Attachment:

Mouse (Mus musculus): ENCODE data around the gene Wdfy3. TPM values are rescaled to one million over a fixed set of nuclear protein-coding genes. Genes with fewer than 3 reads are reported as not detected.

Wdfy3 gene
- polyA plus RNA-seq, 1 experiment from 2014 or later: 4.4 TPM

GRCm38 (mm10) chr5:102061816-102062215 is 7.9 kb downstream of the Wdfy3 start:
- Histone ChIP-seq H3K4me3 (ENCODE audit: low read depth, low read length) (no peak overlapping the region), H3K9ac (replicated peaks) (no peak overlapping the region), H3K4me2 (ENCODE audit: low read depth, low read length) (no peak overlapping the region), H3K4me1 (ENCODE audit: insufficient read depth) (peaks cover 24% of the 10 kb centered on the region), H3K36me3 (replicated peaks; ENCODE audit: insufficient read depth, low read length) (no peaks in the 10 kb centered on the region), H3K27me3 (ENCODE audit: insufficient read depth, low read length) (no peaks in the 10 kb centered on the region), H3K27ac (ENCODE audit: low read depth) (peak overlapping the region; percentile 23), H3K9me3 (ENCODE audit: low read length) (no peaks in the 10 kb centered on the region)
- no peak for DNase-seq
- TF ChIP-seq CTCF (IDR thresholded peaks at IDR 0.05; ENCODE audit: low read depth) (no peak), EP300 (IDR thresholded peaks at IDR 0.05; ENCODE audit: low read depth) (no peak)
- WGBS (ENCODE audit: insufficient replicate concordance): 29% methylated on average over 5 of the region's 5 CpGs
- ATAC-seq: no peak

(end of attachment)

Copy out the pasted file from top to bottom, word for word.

Mouse (Mus musculus): ENCODE data around the gene Wdfy3. TPM values are rescaled to one million over a fixed set of nuclear protein-coding genes. Genes with fewer than 3 reads are reported as not detected.

Wdfy3 gene
- polyA plus RNA-seq, 1 experiment from 2014 or later: 4.4 TPM

GRCm38 (mm10) chr5:102061816-102062215 is 7.9 kb downstream of the Wdfy3 start:
- Histone ChIP-seq H3K4me3 (ENCODE audit: low read depth, low read length) (no peak overlapping the region), H3K9ac (replicated peaks) (no peak overlapping the region), H3K4me2 (ENCODE audit: low read depth, low read length) (no peak overlapping the region), H3K4me1 (ENCODE audit: insufficient read depth) (peaks cover 24% of the 10 kb centered on the region), H3K36me3 (replicated peaks; ENCODE audit: insufficient read depth, low read length) (no peaks in the 10 kb centered on the region), H3K27me3 (ENCODE audit: insufficient read depth, low read length) (no peaks in the 10 kb centered on the region), H3K27ac (ENCODE audit: low read depth) (peak overlapping the region; percentile 23), H3K9me3 (ENCODE audit: low read length) (no peaks in the 10 kb centered on the region)
- no peak for DNase-seq
- TF ChIP-seq CTCF (IDR thresholded peaks at IDR 0.05; ENCODE audit: low read depth) (no peak), EP300 (IDR thresholded peaks at IDR 0.05; ENCODE audit: low read depth) (no peak)
- WGBS (ENCODE audit: insufficient replicate concordance): 29% methylated on average over 5 of the region's 5 CpGs
- ATAC-seq: no peak